What am I good at?

Discussion in 'Community Discussion' started by georgi0, Nov 28, 2010.

  1. georgi0 macrumors regular

    georgi0

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    #1
    Ok after 20 years or so in the same line of business I realized that I made a mistake and I want to change what I do as I am so depressed and not excited at all by what I do.

    I have a daily burden in my stomach each and everyday when I go to work...


    Where can i take a survey and see where am I really good at? Are there any sites that help you decide where you are really good at?


    :confused:
     
  2. 184550 Guest

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    May 8, 2008
    #2
    Why depend on some program to identify your interests?

    What are you interested in? What was your favorite subject in school? What are your hobbies?
     
  3. georgi0 thread starter macrumors regular

    georgi0

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    #3
    i thought there was a series of questions that could help you derive some conclusions...

    I really love computers, new programs/software testing, hardware and especially apple software and hardware.
    i have a business / food background which I do not appreciate at all (the food part)
    I like logic and i don't like literature and theory at all...

    would this help?
     
  4. KeriJane, Nov 28, 2010
    Last edited: Nov 28, 2010

    KeriJane macrumors 6502a

    KeriJane

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    #4
    Welcome to "Having a Career"! :eek:

    Whatever you do, don't quit. Keep at it until you figure yourself out and find a reasonable alternative.

    Why not stop by your local community college? They may be able to help you find what interests you.

    The problem with chasing dreams is the risk of becoming a starving artist, like my brother. He gave up a good career in medicine to become a musician. Why?
    He didn't like his job. Years later, he lives in public housing. (across the country)
    Why? because like most things that people "want" to do for a living it usually doesn't pay very well or pays nothing at all 98% of the time.
    That top 2% makes all of the money. Just look at American Idol.

    Other things that people "like" to do are often the same as the Musician business. The top does great and the vast majority including a lot of very talented people, do poorly.

    My advice: If you truly can't stand your career, try to find a well-paying one that is more tolerable while you work on "Plan B".
    In other words: You may well end up with something as bad or worse if you want to make decent money.

    You should already know your strengths and weaknesses after 20 years on the job. Write them down on a piece of paper. Then try to figure out if you want to add new skills or work with what you've already got. Perhaps it will be more clear on paper.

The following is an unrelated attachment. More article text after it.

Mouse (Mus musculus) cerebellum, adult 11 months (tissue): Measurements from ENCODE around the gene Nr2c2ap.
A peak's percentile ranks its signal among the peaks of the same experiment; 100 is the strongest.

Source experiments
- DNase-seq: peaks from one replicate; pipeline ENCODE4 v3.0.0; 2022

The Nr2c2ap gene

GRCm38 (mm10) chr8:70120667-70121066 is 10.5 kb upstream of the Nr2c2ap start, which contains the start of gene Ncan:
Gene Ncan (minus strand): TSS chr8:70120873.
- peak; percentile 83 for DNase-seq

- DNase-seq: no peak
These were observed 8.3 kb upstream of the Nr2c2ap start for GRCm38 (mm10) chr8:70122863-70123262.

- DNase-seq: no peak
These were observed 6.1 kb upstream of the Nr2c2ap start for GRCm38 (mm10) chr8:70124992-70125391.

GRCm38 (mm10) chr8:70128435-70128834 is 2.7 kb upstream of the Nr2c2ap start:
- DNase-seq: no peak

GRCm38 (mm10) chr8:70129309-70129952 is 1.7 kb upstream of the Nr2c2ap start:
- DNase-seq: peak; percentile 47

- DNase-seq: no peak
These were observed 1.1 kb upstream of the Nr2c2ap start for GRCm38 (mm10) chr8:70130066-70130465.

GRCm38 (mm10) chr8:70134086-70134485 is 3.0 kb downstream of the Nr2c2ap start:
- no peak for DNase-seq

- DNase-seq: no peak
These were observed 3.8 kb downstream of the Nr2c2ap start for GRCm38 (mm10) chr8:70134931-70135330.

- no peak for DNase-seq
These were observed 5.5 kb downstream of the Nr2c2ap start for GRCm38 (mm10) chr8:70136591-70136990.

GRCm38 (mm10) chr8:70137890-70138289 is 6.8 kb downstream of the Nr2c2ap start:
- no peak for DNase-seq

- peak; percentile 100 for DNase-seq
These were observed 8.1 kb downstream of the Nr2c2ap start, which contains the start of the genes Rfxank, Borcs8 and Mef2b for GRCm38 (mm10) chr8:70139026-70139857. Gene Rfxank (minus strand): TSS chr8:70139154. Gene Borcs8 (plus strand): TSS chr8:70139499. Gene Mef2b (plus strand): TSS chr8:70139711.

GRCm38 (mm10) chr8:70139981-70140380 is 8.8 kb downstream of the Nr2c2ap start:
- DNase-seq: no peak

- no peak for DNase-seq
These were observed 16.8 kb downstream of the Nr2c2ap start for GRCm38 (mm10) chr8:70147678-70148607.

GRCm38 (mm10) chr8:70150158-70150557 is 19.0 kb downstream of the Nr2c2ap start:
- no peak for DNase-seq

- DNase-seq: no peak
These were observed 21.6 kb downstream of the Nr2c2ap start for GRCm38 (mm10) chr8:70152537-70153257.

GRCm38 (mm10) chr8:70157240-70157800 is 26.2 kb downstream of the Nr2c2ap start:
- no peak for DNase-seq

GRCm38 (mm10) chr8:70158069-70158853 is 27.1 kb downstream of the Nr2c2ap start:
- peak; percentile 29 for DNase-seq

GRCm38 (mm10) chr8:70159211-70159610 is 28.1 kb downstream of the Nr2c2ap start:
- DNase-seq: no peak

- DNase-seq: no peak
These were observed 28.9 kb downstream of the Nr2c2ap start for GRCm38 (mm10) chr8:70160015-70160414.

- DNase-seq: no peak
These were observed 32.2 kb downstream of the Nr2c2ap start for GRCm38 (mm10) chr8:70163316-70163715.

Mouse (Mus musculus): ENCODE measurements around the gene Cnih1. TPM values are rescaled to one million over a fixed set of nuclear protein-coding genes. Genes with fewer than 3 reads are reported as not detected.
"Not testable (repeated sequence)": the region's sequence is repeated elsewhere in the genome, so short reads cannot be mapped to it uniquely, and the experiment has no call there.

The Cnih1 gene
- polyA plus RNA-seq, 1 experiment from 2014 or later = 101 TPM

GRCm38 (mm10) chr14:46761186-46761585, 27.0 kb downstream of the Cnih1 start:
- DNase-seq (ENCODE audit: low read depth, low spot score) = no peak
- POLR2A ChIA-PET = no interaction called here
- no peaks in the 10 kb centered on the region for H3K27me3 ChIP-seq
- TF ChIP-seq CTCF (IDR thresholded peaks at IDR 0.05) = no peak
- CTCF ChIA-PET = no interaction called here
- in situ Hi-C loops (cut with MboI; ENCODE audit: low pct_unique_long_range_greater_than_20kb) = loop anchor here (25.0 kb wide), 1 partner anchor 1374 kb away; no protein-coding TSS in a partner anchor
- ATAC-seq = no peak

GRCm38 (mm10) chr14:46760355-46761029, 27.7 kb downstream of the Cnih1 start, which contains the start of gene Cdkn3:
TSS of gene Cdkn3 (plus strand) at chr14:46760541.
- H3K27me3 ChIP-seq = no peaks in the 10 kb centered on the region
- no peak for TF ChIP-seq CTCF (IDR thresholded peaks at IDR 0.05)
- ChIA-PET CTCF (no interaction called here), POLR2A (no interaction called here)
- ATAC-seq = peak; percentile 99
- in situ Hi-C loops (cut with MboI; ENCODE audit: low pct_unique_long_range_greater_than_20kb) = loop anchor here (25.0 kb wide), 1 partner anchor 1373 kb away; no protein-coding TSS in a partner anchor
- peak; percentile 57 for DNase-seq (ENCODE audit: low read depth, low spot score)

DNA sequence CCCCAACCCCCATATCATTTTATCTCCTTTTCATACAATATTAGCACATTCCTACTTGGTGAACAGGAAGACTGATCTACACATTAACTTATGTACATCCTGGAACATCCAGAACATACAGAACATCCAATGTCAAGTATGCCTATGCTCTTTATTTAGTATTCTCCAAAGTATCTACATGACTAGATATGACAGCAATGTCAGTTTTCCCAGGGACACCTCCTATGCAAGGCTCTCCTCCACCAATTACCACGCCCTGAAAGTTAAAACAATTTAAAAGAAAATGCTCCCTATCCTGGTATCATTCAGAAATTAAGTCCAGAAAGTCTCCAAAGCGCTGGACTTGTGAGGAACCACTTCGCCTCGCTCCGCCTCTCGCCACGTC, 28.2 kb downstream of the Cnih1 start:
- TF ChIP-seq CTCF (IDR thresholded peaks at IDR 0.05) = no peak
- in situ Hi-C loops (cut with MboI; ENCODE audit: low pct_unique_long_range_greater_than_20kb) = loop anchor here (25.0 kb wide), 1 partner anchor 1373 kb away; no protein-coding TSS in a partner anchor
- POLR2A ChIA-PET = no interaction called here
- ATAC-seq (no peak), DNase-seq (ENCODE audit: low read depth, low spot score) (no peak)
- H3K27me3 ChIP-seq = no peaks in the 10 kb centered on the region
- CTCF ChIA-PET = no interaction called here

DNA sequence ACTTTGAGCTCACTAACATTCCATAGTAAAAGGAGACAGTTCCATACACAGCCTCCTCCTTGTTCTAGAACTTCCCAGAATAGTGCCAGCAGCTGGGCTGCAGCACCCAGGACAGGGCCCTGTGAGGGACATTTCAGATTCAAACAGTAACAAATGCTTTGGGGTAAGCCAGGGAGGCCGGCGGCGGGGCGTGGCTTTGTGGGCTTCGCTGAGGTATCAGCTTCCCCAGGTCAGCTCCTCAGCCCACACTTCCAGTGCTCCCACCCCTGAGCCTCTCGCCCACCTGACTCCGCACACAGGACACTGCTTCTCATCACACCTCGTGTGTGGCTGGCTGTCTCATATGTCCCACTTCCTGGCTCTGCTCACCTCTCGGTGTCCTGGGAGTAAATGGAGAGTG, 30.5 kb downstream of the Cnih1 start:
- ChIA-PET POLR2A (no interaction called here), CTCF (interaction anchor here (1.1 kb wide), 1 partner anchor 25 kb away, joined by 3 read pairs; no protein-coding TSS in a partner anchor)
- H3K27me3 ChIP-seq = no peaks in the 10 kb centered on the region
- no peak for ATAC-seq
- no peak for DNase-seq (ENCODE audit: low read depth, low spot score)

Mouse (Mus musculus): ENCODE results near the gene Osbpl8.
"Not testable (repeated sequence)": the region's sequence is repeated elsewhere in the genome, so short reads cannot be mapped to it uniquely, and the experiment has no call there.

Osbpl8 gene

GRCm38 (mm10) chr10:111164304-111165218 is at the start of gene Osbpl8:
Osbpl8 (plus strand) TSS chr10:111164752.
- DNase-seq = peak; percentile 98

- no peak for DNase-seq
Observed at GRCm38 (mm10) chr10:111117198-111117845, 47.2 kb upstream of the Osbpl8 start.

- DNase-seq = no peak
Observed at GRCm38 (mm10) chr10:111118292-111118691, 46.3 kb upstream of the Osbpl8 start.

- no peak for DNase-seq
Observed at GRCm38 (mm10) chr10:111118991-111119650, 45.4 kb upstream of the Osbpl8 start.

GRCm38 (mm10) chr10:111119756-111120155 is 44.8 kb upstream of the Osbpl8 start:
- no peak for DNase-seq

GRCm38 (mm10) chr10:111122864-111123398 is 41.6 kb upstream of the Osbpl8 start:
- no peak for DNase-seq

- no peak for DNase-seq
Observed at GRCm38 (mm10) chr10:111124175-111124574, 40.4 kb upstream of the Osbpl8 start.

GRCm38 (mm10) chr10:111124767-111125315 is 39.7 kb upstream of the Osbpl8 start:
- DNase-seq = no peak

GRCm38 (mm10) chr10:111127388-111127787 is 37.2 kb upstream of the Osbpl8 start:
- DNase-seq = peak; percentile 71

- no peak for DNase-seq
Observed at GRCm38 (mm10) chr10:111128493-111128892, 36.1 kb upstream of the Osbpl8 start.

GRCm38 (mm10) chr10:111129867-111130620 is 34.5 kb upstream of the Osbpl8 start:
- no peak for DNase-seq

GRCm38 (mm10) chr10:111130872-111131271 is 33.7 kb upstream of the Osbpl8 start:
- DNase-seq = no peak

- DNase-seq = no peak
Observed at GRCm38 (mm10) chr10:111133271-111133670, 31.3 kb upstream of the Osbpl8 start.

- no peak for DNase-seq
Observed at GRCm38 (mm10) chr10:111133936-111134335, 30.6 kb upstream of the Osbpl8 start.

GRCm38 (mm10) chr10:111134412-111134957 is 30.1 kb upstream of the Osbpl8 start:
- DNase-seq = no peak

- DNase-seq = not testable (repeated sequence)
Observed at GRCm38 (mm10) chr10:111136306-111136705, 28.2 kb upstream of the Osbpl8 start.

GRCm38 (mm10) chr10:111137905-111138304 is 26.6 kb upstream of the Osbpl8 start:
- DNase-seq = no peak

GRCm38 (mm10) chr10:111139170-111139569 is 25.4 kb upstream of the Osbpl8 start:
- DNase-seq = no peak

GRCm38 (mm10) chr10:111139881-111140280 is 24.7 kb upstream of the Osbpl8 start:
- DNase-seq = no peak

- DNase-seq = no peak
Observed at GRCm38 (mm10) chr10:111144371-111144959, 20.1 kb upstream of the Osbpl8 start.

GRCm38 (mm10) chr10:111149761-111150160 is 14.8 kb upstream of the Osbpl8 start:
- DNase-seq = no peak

Good Luck,
    Keri


    PS. I've been at my truly awful job for 23+ years. Now I'm just counting down time remaining and smile at the sadistic fiends that pass for management nowadays. I've outlasted many, many management teams and might just outlast these ones too.

    PPS. The grass really IS greener on the other side! Why? Because it's VERY WELL FERTILIZED!
     
  5. iJohnHenry macrumors P6

    iJohnHenry

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    #5
    Go to an industrial physiologist, and take their tests.

    I did 2 days of this, when I changed careers at 30.
     
  6. georgi0, Nov 29, 2010
    Last edited by a moderator: Nov 29, 2010

    georgi0 thread starter macrumors regular

    georgi0

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    #6
    @ KeriJane

    Thank you. What you wrote me, goes without saying. I realized all these things (a little bit late ..) now I am 40. This is why I need to change things, cut on expenses, find a job to feel a little better and hopefully not pass my "misery" to my wife...

    tnx, could you shed some more light? I never heard this term before and what kind of questions did he asked...

    Are you satisfied from the choice you made in your 30's?
     
  7. chrono1081 macrumors 604

    chrono1081

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    #7
    Based on your interests it sounds like maybe software development may interest you.

    Its something that you could start off learning on your own at first too to see if you are interested in it. You could still work your normal job for the $$$ and learn programming on the side. It deals with computers and LOTS of logic so it may be worth a shot.

    If you've never programmed before and are interested you could start by learning Java, C, C++, (but not Objective-C yet! That would confuse the hell out of a beginner). If you find out its something that interests you you could continue to plug away at it.

    EDIT: If you really like Apple stuff like stated, a good learning path would be C -> Objective-C -> Cocoa and you could write iPhone apps or Apple apps. A lot of people frown upon starting in the C languages and usually recommend Java for someone beginning but C will be more useful if you want to learn Objective-C and Cocoa. Mac is centered around the Objective-C language and the Cocoa frameworks. (I started with X86 Assembler, moved to C, Visual Basic, then C++, then Objective -C. DONT take my path!)
     
  8. iJohnHenry macrumors P6

    iJohnHenry

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    #8
    That was some time (40 years) ago, so I don't remember much.

    There were all designed to highlight how my mind worked (relative to the task at hand), my areas of strength and weakness, my likes and dislikes, and to determine my level of personal development.

    I was asked by my employer at the time, to switch from insurance claims work to be a user analyst, in the conversion from unit-record to an IBM 360.

    The problem they had with me is that I did not finish high school, although I had worked my way up from the ground in the adjusting field.

    And yes, I was quite pleased. The old job was fast approaching repetition. ;)
     
  9. steve2112 macrumors 68040

    steve2112

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    #9
    If you are in the U.S., you can often go to a community college and they will have some type of workforce development program that often will offer those career aptitude tests that can determine what you are good at doing.

    Step 2: Read the book 48 Days to the Work You Love.
     
  10. Peterkro, Nov 29, 2010